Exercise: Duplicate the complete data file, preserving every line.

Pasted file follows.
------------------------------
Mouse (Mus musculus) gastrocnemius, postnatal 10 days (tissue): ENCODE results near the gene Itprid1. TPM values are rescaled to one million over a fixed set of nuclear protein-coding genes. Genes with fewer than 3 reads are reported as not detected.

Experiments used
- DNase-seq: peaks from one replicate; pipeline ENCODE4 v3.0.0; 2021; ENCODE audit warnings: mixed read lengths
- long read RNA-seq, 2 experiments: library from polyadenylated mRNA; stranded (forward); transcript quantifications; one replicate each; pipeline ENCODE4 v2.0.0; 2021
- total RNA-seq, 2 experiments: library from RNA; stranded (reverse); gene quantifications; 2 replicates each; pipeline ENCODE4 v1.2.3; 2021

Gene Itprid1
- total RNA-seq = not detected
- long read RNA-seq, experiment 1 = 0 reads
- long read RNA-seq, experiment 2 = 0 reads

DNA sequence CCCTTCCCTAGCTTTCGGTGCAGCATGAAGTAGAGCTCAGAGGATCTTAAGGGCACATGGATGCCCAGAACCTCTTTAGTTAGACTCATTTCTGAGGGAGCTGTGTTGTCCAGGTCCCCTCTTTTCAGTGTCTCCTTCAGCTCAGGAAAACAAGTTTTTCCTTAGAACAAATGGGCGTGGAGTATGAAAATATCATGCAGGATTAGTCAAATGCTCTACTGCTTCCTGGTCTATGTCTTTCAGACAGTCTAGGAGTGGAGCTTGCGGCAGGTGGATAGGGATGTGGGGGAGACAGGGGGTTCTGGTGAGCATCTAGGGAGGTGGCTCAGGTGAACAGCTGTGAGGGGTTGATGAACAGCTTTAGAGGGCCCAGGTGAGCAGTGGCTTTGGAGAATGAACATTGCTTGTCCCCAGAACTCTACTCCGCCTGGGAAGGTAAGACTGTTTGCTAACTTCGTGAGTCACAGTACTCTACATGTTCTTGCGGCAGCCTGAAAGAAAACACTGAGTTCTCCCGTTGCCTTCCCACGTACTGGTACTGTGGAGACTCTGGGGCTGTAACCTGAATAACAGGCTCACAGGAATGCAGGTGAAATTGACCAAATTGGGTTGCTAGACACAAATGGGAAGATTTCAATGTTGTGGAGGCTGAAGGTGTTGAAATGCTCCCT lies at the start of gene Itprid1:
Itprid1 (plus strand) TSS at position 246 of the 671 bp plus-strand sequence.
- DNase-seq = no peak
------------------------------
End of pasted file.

Mouse (Mus musculus) gastrocnemius, postnatal 10 days (tissue): ENCODE results near the gene Itprid1. TPM values are rescaled to one million over a fixed set of nuclear protein-coding genes. Genes with fewer than 3 reads are reported as not detected.

Experiments used
- DNase-seq: peaks from one replicate; pipeline ENCODE4 v3.0.0; 2021; ENCODE audit warnings: mixed read lengths
- long read RNA-seq, 2 experiments: library from polyadenylated mRNA; stranded (forward); transcript quantifications; one replicate each; pipeline ENCODE4 v2.0.0; 2021
- total RNA-seq, 2 experiments: library from RNA; stranded (reverse); gene quantifications; 2 replicates each; pipeline ENCODE4 v1.2.3; 2021

Gene Itprid1
- total RNA-seq = not detected
- long read RNA-seq, experiment 1 = 0 reads
- long read RNA-seq, experiment 2 = 0 reads

DNA sequence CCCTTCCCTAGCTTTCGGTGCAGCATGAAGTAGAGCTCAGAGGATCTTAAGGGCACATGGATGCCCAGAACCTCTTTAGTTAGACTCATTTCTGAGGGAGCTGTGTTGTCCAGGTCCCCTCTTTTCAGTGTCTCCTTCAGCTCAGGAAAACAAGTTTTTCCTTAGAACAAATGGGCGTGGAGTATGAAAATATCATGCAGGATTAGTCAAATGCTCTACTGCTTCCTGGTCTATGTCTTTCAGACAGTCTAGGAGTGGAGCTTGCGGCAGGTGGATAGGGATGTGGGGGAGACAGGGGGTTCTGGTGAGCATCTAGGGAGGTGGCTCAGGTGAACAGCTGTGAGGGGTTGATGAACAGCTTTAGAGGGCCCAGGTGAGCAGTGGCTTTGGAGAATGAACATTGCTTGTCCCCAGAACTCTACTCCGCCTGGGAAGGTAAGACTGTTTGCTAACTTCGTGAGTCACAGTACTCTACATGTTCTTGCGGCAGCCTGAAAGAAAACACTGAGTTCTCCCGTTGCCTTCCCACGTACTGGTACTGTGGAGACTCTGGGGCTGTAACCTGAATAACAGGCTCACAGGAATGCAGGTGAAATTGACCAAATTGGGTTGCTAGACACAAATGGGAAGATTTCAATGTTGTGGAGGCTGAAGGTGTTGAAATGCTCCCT lies at the start of gene Itprid1:
Itprid1 (plus strand) TSS at position 246 of the 671 bp plus-strand sequence.
- DNase-seq = no peak